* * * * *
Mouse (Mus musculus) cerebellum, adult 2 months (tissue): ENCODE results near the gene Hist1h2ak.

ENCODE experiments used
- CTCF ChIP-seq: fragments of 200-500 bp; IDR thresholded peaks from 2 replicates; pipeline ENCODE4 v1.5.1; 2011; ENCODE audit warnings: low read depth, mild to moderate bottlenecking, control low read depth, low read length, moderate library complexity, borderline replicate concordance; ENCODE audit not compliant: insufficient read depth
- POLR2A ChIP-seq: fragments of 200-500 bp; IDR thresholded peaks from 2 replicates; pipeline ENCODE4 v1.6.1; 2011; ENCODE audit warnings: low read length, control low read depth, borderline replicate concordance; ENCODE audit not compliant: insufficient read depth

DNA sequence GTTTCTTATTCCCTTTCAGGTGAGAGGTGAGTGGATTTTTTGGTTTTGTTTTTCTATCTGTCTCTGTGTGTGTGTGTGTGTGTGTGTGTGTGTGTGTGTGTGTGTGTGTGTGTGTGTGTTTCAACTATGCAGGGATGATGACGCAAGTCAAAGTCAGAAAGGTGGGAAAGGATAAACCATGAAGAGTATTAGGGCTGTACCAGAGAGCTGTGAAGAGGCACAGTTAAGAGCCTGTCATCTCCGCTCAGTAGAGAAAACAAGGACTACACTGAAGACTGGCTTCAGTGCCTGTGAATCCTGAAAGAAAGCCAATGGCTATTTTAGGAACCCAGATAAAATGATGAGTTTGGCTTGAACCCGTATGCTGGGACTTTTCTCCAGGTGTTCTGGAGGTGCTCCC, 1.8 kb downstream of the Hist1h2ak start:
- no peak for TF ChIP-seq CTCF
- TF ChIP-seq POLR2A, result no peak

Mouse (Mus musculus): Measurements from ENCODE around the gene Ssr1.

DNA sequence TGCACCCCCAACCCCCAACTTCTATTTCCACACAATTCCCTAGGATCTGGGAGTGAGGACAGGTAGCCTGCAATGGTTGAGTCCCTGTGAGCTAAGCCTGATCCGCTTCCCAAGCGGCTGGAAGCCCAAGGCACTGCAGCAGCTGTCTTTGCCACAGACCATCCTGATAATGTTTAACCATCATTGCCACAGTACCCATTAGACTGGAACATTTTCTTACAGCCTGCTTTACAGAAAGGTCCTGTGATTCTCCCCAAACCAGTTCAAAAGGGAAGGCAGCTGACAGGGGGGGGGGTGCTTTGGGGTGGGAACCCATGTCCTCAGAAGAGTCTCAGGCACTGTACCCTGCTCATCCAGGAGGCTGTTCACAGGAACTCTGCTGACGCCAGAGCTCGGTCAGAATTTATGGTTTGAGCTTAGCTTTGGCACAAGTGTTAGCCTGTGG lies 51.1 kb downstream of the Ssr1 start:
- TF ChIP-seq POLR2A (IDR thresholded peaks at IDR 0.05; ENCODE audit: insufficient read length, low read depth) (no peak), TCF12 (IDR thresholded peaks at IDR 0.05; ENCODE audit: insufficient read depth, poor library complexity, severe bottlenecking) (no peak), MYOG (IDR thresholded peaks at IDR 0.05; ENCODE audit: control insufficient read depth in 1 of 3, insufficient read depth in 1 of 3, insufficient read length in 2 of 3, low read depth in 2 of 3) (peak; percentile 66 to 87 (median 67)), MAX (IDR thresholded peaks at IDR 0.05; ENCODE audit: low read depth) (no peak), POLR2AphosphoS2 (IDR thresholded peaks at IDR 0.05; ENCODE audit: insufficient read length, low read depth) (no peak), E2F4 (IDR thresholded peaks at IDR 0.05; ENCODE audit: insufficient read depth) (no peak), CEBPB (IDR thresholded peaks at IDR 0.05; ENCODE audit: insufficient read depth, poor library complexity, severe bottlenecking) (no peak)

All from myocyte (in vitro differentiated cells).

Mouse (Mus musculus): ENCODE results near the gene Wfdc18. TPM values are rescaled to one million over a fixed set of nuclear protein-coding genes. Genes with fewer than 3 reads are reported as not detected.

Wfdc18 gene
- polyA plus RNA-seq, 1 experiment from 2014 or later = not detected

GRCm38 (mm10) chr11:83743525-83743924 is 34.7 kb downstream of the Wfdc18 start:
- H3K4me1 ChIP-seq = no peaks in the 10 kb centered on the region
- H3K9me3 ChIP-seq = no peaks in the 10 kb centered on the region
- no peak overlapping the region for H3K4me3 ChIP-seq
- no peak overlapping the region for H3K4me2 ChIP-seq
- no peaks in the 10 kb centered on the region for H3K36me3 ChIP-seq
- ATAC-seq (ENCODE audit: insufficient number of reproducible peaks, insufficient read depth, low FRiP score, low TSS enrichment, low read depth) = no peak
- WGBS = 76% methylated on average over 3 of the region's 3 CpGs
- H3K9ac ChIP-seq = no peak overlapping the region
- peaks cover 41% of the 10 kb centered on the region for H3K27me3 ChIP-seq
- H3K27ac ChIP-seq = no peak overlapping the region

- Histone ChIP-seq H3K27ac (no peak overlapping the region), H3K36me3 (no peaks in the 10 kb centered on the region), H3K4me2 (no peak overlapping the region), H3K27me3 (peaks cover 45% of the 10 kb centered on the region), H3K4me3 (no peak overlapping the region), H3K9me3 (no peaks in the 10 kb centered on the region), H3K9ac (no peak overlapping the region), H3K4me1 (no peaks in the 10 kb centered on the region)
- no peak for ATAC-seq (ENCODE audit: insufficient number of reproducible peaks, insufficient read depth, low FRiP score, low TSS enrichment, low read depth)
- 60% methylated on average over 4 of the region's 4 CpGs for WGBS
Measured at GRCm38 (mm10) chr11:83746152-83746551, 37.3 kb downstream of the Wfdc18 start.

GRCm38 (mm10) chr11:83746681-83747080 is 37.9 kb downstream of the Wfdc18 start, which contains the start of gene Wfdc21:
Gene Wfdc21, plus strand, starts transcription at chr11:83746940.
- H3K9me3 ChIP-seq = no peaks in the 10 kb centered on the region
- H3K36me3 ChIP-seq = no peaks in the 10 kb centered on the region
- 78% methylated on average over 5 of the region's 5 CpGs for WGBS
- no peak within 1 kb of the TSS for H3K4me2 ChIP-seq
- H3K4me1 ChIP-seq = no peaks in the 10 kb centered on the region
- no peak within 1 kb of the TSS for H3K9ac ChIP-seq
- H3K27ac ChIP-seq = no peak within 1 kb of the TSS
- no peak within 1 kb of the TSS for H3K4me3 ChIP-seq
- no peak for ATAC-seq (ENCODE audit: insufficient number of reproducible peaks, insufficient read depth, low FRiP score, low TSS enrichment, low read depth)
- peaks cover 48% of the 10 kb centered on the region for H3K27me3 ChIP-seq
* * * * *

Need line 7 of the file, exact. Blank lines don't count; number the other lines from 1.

- TF ChIP-seq POLR2A, result no peak